Peacock Shows Mobile Future For Streaming

Sam Blake

Sam primarily covers entertainment and media for dot.LA. Previously he was Marjorie Deane Fellow at The Economist, where he wrote for the business and finance sections of the print edition. He has also worked at the XPRIZE Foundation, U.S. Government Accountability Office, KCRW, and MLB Advanced Media (now Disney Streaming Services). He holds an MBA from UCLA Anderson, an MPP from UCLA Luskin and a BA in History from University of Michigan. Email him at samblake@dot.LA and find him on Twitter @hisamblake

peacock

The Olympics has helped reel viewers into NBCUniversal's streaming service Peacock, at least on mobile.

From June to July, the app — heavily promoted during and leading up to the Olympics — saw average daily users in the U.S. climb 52%, to about 2.4 million. Across the same period, the app's monthly downloads increased nearly 96%, far outpacing the growth of other streaming apps, according to third-party analytics firm Apptopia.


It's a positive sign for NBCUniversal, although the true impact of the Olympics for Peacock won't be clear until once they conclude, when we're likely to see how many of the new users the Games attracted stick around.

Data from analytics firm Apptopia.

Mobile is an emerging battlefront for streaming platforms. Netflix is ramping up its foray into the small screen with its gaming initiative, which will initially focus on mobile. The company also launched a mobile app in 78 countries in the second quarter this year. The moves are part and parcel of Netflix CEO Reed Hastings' oft-repeated observation that his competitors include TikTok, YouTube and Fortnite.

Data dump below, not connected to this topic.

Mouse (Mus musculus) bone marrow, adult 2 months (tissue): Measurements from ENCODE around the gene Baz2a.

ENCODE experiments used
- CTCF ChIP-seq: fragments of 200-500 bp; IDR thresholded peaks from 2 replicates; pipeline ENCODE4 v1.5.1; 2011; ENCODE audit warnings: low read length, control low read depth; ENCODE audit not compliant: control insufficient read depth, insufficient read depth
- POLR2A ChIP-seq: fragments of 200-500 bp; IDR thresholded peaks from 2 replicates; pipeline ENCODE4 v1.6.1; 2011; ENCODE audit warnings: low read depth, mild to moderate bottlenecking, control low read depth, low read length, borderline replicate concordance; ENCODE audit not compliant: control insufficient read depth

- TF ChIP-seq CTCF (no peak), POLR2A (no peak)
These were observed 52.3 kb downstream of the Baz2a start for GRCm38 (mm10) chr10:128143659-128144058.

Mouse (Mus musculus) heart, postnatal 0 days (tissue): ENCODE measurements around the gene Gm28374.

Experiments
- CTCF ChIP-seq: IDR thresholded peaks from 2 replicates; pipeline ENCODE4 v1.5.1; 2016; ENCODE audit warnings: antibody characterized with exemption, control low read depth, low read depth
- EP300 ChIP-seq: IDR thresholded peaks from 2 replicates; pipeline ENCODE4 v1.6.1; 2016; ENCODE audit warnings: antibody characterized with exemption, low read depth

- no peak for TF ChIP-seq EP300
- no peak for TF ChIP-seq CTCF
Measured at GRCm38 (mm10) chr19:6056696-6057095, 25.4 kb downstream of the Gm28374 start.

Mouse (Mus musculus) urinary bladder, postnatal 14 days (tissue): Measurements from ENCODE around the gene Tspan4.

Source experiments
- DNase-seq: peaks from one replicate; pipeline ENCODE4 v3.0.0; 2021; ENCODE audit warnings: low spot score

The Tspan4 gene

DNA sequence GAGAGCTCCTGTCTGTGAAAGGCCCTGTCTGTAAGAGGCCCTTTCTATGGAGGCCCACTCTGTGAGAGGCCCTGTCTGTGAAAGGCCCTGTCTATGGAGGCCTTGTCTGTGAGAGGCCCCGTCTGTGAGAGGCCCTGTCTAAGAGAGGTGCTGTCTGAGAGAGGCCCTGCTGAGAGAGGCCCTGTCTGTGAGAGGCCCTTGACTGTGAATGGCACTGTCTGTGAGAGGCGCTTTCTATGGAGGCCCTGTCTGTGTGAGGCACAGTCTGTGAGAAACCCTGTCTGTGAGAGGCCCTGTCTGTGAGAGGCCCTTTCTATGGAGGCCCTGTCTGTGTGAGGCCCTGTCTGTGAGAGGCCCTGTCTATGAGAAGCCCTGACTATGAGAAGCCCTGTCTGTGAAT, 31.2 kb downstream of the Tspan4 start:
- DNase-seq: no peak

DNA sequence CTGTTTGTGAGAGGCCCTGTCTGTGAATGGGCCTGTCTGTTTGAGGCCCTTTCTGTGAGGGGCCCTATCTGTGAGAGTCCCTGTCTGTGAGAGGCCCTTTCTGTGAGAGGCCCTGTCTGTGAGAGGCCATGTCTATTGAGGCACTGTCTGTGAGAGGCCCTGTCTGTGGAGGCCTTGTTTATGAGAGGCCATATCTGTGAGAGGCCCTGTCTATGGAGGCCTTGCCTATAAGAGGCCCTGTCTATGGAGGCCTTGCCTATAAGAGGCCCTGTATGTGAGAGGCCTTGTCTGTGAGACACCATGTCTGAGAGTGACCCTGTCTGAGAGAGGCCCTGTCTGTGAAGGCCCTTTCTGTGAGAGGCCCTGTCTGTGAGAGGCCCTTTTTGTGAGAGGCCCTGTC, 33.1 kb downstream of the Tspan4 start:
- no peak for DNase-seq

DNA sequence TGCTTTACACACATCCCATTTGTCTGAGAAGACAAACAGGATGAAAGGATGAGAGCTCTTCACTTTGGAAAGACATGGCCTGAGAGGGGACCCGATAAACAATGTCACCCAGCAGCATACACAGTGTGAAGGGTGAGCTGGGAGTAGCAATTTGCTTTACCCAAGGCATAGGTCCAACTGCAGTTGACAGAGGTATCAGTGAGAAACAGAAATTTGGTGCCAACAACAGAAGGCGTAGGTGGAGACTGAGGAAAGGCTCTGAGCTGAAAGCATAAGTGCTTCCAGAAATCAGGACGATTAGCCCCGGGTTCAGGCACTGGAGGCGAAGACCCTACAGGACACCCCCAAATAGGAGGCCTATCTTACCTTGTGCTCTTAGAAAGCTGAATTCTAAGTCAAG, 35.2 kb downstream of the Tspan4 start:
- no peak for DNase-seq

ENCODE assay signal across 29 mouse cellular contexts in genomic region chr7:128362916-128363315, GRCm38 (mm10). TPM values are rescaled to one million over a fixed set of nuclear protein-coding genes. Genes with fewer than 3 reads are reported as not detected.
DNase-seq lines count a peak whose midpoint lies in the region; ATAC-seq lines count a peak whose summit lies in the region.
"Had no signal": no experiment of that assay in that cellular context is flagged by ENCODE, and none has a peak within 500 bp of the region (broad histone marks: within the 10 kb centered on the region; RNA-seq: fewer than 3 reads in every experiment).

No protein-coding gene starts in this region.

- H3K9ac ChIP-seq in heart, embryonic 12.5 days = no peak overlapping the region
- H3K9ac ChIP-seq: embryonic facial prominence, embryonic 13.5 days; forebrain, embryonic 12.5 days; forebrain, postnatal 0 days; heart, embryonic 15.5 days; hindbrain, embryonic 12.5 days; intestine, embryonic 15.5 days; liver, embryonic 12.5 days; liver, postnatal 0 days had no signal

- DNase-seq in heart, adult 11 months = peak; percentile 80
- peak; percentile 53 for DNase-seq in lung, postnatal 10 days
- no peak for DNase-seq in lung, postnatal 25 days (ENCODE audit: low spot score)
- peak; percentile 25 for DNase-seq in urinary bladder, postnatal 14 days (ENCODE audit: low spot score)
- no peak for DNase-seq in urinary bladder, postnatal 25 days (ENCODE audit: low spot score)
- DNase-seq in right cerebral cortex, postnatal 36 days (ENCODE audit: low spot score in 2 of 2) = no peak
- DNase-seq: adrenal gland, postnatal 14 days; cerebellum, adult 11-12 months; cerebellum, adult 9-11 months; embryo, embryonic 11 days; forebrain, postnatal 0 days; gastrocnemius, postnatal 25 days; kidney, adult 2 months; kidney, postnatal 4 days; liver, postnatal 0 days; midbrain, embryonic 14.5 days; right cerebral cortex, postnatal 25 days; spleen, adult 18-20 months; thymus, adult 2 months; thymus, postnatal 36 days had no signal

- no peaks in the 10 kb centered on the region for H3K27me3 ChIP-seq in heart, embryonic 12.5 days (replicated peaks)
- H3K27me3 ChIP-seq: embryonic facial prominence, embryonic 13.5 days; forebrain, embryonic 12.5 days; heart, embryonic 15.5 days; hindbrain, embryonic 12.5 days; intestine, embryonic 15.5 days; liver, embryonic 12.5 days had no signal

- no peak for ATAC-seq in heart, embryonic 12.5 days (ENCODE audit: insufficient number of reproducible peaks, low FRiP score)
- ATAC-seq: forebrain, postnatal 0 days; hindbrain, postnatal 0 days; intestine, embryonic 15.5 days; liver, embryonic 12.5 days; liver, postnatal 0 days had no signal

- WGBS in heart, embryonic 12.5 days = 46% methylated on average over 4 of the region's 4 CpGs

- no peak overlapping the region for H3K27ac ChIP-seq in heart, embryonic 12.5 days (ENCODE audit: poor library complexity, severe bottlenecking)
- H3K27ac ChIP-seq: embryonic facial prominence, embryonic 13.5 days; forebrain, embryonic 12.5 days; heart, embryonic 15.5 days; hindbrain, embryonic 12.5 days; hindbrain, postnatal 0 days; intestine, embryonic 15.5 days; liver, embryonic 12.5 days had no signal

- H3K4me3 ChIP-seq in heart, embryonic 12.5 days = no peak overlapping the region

To elbow their way into consumers' time spent on mobile devices, streamers have a lot of catchup to do. TikTok and Snapchat, both designed from the start for mobile use, are far ahead in terms of daily active users on mobile. And about half of the nearly $160 billion global gaming market in 2020 came from players pressing the screens on their smartphones and tablets, according to analytics firm NewZoo.

Although Peacock far outpaced its competitors in streaming as well as those in the farther reaches of entertainment in terms of mobile growth, it was still in the middle of the pack in terms of absolute monthly downloads. And it remains far behind many of its competitors in terms of total users.

Nevertheless, it's a sign that the Olympics are helping Peacock. And even though the short-lived app Quibi quickly fell from well-financed darling to dud, the prize it was seeking in capturing the mobile attention market remains as enticing as ever.

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